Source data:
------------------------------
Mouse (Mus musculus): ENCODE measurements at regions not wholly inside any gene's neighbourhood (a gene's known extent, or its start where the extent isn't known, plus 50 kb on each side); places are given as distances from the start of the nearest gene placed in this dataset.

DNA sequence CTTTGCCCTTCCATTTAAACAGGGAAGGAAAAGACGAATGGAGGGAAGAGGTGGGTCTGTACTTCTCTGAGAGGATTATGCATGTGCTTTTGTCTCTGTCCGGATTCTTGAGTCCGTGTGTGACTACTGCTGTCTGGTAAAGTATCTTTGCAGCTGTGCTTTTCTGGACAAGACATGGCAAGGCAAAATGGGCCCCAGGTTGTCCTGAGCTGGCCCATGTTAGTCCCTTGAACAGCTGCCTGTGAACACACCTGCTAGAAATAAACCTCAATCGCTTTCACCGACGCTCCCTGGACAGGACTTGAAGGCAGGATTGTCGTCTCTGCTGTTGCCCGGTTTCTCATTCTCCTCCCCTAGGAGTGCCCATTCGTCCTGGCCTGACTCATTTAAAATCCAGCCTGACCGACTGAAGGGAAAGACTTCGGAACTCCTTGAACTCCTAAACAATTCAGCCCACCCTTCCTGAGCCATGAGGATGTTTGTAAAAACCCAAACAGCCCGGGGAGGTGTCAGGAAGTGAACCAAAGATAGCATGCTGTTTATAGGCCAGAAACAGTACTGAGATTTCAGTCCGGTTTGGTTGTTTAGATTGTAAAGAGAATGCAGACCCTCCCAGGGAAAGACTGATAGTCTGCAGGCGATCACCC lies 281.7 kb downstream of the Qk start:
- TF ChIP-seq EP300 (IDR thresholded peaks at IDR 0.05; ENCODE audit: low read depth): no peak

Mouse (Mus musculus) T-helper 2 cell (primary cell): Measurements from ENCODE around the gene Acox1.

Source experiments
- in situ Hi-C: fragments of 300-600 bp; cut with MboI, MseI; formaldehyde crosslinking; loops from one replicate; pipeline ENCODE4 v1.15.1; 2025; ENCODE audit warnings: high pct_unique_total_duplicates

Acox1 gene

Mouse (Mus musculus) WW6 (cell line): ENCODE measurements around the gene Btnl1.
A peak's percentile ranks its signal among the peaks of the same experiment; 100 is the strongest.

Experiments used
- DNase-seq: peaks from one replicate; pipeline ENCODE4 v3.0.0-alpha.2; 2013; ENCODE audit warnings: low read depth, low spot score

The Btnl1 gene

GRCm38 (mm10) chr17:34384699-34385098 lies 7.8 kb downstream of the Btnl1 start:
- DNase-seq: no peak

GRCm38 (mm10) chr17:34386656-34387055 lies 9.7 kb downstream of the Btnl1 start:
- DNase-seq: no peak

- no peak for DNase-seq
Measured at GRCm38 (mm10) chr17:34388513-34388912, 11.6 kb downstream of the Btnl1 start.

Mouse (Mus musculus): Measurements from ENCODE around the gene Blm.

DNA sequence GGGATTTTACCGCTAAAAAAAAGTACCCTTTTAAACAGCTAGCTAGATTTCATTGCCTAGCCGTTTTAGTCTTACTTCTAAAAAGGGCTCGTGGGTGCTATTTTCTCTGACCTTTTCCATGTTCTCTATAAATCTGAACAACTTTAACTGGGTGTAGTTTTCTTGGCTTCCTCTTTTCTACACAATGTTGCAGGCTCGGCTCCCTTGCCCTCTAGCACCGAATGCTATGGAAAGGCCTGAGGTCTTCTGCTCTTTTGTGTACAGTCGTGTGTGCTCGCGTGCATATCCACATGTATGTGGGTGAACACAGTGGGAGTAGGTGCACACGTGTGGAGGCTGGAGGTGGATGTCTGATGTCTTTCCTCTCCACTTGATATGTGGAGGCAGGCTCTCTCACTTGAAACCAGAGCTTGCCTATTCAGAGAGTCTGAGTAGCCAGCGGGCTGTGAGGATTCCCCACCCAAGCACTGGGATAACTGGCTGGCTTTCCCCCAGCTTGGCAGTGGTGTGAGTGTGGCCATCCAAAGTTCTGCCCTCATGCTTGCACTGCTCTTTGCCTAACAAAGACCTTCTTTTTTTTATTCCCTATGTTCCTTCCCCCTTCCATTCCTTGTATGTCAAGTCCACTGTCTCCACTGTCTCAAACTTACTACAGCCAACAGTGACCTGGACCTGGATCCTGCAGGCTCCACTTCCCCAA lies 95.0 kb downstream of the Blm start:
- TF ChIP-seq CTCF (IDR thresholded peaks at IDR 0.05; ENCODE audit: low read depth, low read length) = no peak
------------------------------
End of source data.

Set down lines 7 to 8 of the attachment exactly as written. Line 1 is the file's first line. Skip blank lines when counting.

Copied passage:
Acox1 gene

Mouse (Mus musculus) WW6 (cell line): ENCODE measurements around the gene Btnl1.